Cost-cutting plan does little for HSBC shares
Investors have snubbed HSBC's multibillion-dollar cost-cutting plan, with the announcement failing to push up the price of its long-underperforming shares.
HSBC shares closed at HK$81 on Friday after trading between HK$80.55 and HK$83.05 in the days since the lender unveiled on May 11 its biggest cost-slashing plan. On May 9, the shares closed at HK$84.
Analysts and brokers said investors had not rushed to buy the stock as the proposal to cut costs by up to US$3.5 billion to boost profit would take time. They also wanted to see more details from the bank on how it will increase revenue growth.
'Cost-cutting or restructuring plans will need two to three years to complete and to generate profit,' Sun Hung Kai financial director Joseph Tong Tang said.
Henry Kwok Wai-ki, investment manager at ICBC Investment Management, did not think the measures would make HSBC more attractive. 'I like to see earnings growth coming from the top line,' he said.
The plan unveiled by HSBC chief executive Stuart Gulliver involved closing loss-making branches and operations while boosting business on the mainland and in other emerging markets. He planned to cut annual costs by US$2.5 billion to US$3.5 billion by 2013.
Gulliver vowed to keep HSBC's growing China and India retail banking operations open, even though they are losing money. But it may withdraw from 39 loss-making retail banking markets. Hong Kong and Britain, the bank's two most profitable markets, will not be affected.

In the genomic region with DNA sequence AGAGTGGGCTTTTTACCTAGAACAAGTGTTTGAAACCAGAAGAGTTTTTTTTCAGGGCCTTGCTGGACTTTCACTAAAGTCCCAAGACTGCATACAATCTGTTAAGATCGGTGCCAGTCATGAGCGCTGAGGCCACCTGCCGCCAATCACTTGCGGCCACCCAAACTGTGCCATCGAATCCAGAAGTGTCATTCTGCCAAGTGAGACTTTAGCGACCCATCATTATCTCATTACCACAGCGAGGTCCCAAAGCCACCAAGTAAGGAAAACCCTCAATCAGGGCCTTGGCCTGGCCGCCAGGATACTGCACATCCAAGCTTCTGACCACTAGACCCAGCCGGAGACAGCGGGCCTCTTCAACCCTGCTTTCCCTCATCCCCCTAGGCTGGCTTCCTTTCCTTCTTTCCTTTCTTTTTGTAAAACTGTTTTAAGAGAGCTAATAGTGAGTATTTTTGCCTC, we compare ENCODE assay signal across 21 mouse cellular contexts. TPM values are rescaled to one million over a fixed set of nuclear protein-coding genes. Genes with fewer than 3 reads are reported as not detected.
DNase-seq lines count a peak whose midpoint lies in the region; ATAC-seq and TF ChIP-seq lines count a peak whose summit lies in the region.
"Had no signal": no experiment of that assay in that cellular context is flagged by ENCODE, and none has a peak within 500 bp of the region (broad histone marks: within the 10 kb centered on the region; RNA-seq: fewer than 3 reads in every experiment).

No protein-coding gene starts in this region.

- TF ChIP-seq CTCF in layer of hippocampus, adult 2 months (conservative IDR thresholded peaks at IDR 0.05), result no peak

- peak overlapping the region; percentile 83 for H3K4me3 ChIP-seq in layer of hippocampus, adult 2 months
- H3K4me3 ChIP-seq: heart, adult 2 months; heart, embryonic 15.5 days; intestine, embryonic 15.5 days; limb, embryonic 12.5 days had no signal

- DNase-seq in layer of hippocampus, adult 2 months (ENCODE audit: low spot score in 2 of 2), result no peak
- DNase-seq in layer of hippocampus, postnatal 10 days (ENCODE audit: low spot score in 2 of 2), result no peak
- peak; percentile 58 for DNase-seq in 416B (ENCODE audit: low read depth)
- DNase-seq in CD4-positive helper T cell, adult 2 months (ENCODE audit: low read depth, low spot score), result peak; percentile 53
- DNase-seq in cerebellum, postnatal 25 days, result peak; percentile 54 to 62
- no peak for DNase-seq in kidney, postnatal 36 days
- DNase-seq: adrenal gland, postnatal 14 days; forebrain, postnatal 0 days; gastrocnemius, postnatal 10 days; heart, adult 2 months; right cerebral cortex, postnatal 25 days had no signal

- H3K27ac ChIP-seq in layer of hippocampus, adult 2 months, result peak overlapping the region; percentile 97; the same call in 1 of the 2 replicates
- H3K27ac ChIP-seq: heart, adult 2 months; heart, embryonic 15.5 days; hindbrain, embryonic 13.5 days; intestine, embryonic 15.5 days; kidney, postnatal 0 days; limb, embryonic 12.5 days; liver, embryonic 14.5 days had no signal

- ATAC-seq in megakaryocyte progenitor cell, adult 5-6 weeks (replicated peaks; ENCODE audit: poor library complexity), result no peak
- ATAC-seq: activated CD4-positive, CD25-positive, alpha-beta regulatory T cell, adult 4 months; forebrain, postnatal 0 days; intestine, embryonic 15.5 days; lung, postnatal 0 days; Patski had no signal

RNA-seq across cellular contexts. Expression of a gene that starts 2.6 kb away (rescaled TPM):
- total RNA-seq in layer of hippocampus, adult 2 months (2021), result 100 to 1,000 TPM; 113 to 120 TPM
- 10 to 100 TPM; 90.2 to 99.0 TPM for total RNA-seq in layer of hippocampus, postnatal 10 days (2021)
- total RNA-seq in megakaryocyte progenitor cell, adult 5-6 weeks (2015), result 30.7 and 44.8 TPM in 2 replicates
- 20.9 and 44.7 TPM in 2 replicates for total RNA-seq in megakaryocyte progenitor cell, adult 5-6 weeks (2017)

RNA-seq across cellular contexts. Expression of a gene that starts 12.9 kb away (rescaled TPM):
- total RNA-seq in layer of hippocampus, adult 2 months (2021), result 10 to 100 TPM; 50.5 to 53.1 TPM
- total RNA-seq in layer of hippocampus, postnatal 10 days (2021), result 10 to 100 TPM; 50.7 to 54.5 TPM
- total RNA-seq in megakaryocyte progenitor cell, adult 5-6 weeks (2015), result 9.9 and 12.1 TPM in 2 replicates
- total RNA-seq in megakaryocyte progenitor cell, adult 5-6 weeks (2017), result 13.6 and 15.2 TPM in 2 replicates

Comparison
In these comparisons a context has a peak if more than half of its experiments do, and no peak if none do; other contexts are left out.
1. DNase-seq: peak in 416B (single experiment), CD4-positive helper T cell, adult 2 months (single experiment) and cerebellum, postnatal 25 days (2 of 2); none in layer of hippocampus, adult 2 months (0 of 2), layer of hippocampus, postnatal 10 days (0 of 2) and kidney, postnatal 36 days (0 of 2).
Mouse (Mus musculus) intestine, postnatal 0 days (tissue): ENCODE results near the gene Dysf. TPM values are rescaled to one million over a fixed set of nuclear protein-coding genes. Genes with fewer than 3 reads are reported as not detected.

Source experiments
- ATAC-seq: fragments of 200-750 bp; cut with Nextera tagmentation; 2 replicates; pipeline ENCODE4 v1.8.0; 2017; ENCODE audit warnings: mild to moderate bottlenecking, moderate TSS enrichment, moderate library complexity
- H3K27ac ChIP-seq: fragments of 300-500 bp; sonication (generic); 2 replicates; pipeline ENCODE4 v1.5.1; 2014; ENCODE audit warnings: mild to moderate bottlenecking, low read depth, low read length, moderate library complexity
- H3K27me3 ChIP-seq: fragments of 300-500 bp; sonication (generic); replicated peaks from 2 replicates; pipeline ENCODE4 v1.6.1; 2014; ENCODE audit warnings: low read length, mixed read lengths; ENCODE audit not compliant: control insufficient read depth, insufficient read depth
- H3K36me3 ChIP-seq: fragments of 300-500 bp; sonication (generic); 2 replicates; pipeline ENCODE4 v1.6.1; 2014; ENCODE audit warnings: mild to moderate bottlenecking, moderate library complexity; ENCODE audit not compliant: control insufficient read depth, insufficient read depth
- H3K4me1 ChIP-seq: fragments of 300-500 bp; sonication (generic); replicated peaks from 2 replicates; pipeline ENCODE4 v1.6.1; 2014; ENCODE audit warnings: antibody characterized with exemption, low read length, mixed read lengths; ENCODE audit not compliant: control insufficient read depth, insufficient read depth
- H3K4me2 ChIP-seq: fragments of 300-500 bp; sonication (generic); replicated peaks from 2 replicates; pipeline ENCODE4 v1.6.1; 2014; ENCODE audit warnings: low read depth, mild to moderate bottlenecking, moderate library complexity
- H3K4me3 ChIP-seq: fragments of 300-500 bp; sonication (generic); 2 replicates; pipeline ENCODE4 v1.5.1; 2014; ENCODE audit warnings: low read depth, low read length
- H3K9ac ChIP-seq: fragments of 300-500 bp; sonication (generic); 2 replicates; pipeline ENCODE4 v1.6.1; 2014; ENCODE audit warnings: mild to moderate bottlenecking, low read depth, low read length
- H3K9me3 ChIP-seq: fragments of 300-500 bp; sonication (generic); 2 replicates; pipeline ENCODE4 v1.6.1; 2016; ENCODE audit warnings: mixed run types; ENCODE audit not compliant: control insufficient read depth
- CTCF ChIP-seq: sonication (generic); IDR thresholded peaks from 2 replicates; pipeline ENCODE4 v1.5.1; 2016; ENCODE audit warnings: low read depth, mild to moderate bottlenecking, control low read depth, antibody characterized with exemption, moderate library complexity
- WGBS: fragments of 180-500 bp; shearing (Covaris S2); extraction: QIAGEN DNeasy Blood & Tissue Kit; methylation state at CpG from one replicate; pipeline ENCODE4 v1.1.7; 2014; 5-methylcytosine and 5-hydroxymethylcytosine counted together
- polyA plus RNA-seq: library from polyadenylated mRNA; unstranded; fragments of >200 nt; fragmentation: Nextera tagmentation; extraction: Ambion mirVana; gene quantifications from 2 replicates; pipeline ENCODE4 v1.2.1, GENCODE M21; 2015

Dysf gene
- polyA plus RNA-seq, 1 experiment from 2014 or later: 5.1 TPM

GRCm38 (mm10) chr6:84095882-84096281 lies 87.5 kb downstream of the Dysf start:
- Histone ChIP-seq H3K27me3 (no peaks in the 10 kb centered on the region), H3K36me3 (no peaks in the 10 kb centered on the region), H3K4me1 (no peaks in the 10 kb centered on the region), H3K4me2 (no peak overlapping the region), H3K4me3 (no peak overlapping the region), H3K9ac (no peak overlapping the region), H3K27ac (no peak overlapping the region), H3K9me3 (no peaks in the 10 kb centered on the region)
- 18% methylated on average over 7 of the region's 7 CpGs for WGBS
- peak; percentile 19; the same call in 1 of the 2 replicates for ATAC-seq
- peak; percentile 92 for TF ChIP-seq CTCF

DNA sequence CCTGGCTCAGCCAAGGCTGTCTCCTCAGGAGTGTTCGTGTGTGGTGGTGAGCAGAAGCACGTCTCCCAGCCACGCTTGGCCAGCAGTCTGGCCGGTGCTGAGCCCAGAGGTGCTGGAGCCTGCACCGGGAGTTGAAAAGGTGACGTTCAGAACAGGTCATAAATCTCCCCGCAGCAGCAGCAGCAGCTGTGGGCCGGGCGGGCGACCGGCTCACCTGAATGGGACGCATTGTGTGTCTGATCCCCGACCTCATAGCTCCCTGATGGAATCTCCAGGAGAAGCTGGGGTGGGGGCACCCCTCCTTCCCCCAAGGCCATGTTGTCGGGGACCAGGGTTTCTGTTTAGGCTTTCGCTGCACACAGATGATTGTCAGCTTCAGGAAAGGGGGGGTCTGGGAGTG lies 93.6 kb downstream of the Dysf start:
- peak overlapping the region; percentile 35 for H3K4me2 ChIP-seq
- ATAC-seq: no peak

VC Brokerages director Louis Tse Ming-kwong said the plan would not bring an immediate profit rise. 'There are uncertainties about whether the cost-cutting will achieve the targets and whether its plan to expand into emerging markets such as India and China will be successful,' he said.
Tse said that if HSBC was successful in achieving its long-term plan to list in Shanghai, it would help to expand its investor base and help its share price. 'But then, there is uncertainty as we do not know if mainland regulators will let HSBC be among the first batch of foreign firms to list in Shanghai,'' he said. 'China may list China Mobile or other firms first.'
Tong said the bank had grown too big since 2000 and lacked a clear strategy. In 2003 it spent US$15.5 billion to purchase the US subprime mortgage lender Household International, now known as HSBC Finance. In 2009, HSBC halted consumer-finance lending at the unit, which had contributed to about US$60 billion of provisions in North America, according to Bloomberg data.
The stock has traded in a range of HK$70 to HK$90 during the past two years, bouncing back from a low of HK$33 after its US$17.7 billion rights issue plan. This is a far cry from its peak of HK$140 in October 2007.
One investor who grilled Gulliver at last week's shareholder meeting said she had spent HK$1.4 million buying HSBC at HK$140. Her investment had lost more than 40 per cent.
'Why is Standard Chartered's share price so much more attractive than ours?' she asked.
Tong said Standard Chartered had adopted a clear strategy in emerging markets. 'HSBC is doing everything everywhere. This gives it a lack of a focus,' he said.